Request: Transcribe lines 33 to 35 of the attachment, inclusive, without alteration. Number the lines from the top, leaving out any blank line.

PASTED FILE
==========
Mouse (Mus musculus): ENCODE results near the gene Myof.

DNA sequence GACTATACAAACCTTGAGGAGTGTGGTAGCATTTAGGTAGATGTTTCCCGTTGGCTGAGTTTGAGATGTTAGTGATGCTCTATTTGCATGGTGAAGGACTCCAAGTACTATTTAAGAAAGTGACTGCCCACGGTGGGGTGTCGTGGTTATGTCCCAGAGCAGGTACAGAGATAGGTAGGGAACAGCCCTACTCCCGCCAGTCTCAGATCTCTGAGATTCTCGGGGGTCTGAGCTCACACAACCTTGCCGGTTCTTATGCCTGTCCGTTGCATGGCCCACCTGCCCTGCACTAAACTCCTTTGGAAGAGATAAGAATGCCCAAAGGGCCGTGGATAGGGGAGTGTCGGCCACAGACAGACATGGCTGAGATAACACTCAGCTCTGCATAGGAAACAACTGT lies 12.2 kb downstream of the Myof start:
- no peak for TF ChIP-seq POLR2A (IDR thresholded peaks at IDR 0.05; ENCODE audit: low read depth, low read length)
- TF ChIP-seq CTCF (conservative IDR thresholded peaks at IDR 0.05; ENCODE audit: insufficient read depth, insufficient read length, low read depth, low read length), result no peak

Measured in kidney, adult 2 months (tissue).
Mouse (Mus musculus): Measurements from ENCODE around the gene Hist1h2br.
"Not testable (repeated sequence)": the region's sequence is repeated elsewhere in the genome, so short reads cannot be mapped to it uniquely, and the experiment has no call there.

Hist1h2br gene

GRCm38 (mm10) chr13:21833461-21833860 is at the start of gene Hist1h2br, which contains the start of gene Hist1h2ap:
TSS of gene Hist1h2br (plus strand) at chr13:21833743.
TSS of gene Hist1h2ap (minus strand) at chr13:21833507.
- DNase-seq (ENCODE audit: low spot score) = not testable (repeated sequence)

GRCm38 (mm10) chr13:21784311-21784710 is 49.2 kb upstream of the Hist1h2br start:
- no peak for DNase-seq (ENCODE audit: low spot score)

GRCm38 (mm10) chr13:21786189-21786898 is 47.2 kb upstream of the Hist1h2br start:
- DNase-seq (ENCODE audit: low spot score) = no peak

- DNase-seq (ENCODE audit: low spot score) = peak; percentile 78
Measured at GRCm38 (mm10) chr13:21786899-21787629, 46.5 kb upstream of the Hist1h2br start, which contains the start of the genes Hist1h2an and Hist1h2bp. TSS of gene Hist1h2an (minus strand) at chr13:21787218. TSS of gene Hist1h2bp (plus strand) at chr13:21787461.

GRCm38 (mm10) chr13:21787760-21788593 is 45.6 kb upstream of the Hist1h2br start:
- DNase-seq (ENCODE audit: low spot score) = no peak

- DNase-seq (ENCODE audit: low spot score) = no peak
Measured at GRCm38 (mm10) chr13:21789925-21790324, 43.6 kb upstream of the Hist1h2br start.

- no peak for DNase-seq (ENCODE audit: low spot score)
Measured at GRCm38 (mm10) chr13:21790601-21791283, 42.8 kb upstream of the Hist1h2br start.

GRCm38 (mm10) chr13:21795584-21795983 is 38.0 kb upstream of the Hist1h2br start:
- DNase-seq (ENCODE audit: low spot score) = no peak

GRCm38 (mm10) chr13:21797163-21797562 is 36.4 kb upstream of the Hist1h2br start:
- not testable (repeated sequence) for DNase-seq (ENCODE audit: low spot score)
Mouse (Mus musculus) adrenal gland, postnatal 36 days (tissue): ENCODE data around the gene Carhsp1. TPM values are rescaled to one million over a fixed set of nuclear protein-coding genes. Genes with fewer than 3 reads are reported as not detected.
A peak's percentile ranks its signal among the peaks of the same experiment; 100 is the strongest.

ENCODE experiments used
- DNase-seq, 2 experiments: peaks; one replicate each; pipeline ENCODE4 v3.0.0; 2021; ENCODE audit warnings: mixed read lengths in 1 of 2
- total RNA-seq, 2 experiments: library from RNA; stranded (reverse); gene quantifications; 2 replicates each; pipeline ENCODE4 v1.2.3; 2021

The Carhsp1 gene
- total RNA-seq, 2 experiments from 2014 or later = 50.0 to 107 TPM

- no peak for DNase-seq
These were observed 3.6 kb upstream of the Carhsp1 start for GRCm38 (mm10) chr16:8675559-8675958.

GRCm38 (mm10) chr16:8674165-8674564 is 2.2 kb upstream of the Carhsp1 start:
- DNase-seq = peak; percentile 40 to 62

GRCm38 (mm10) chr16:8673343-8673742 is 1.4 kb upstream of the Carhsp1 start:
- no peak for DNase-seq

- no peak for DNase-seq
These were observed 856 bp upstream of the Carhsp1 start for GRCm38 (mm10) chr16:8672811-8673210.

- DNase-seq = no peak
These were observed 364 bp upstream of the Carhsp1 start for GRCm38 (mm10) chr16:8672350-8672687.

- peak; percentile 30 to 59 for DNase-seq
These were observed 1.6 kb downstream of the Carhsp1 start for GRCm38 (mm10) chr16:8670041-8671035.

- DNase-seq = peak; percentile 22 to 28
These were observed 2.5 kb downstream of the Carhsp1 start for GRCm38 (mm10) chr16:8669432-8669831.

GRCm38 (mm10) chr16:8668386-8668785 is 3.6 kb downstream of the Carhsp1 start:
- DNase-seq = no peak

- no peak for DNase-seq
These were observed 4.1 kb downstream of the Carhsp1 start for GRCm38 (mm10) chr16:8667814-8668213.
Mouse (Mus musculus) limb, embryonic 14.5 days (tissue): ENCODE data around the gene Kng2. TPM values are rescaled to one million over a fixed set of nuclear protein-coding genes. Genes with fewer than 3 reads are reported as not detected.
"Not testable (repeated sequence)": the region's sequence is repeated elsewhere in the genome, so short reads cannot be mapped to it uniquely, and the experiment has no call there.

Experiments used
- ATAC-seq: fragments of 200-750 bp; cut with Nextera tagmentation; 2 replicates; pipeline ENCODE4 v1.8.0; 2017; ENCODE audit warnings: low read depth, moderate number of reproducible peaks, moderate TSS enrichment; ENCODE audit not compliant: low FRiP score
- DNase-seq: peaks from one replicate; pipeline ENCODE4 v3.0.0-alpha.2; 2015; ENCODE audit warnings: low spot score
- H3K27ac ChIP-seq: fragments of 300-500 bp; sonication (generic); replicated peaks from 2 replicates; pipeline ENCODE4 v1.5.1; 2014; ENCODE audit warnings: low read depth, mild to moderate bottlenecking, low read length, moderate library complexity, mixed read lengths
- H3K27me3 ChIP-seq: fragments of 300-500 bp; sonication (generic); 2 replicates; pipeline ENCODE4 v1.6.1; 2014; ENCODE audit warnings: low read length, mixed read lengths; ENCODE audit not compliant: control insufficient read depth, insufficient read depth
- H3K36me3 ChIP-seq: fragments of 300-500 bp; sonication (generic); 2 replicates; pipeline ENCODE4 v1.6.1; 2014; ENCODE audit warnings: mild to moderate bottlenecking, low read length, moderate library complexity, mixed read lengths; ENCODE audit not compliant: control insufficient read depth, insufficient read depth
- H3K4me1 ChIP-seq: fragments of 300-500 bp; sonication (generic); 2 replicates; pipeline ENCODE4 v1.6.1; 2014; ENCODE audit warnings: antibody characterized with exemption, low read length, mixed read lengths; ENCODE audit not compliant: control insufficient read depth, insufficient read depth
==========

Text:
- total RNA-seq, 2 experiments: library from RNA; stranded (reverse); gene quantifications; 2 replicates each; pipeline ENCODE4 v1.2.3; 2021

The Carhsp1 gene
- total RNA-seq, 2 experiments from 2014 or later = 50.0 to 107 TPM